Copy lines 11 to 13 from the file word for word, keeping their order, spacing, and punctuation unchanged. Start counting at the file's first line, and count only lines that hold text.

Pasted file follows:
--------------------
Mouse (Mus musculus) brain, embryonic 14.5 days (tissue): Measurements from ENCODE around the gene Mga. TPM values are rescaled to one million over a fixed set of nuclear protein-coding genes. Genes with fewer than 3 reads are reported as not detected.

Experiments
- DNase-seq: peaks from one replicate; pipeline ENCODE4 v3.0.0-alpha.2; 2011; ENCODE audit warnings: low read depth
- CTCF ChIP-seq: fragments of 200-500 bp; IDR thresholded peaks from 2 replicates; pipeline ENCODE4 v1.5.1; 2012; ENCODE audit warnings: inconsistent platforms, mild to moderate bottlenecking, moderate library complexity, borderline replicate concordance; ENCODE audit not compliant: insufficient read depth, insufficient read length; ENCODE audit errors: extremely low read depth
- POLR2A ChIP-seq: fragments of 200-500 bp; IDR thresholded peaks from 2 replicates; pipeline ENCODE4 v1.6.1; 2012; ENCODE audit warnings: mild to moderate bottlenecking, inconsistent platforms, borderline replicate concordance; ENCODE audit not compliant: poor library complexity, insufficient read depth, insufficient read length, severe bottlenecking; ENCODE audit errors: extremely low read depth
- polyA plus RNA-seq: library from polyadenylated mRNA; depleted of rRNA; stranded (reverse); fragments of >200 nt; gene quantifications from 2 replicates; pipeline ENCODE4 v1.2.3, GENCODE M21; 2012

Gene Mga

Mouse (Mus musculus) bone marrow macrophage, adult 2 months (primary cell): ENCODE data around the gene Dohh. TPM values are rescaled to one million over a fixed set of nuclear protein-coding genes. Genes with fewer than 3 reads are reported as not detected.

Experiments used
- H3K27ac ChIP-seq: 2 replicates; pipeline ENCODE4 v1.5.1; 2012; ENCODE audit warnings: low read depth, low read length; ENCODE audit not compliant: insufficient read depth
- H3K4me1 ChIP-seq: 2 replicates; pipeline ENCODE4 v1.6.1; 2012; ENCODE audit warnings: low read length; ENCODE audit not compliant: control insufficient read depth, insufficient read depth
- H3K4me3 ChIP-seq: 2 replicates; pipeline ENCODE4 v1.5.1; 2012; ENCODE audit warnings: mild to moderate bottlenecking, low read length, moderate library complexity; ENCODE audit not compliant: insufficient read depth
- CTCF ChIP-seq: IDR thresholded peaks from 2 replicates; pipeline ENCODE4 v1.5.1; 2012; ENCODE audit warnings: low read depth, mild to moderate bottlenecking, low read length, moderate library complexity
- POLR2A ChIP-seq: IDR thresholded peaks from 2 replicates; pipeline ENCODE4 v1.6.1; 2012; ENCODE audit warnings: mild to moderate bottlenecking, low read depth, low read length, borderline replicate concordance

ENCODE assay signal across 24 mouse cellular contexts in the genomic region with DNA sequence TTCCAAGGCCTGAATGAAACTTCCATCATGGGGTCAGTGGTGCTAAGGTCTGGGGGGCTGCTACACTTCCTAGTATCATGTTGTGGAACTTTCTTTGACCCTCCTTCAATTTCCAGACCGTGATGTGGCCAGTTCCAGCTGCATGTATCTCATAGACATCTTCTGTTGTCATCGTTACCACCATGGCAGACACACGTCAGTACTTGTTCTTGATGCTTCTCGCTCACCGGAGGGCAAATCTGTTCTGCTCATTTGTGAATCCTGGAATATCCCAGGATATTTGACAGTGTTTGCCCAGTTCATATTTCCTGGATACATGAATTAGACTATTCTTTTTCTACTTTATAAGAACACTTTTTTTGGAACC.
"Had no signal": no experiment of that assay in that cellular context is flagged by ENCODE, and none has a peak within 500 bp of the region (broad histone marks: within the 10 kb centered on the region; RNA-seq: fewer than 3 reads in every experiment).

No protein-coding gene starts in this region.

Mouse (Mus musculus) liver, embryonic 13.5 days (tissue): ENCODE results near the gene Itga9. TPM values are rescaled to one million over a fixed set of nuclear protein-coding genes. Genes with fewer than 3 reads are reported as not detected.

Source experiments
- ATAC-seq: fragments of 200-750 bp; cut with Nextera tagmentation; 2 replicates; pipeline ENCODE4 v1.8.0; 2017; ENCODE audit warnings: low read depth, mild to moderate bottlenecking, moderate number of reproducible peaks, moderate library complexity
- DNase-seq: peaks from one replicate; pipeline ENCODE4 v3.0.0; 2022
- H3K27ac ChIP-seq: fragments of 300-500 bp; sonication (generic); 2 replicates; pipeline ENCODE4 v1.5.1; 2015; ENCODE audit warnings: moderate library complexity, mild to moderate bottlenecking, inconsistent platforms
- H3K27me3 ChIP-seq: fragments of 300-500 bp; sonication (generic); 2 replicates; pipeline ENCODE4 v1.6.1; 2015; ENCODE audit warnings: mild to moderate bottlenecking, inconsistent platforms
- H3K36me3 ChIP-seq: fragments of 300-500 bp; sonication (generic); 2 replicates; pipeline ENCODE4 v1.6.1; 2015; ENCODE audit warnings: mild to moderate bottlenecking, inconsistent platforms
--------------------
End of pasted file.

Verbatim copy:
- H3K4me1 ChIP-seq: 2 replicates; pipeline ENCODE4 v1.6.1; 2012; ENCODE audit warnings: low read length; ENCODE audit not compliant: control insufficient read depth, insufficient read depth
- H3K4me3 ChIP-seq: 2 replicates; pipeline ENCODE4 v1.5.1; 2012; ENCODE audit warnings: mild to moderate bottlenecking, low read length, moderate library complexity; ENCODE audit not compliant: insufficient read depth
- CTCF ChIP-seq: IDR thresholded peaks from 2 replicates; pipeline ENCODE4 v1.5.1; 2012; ENCODE audit warnings: low read depth, mild to moderate bottlenecking, low read length, moderate library complexity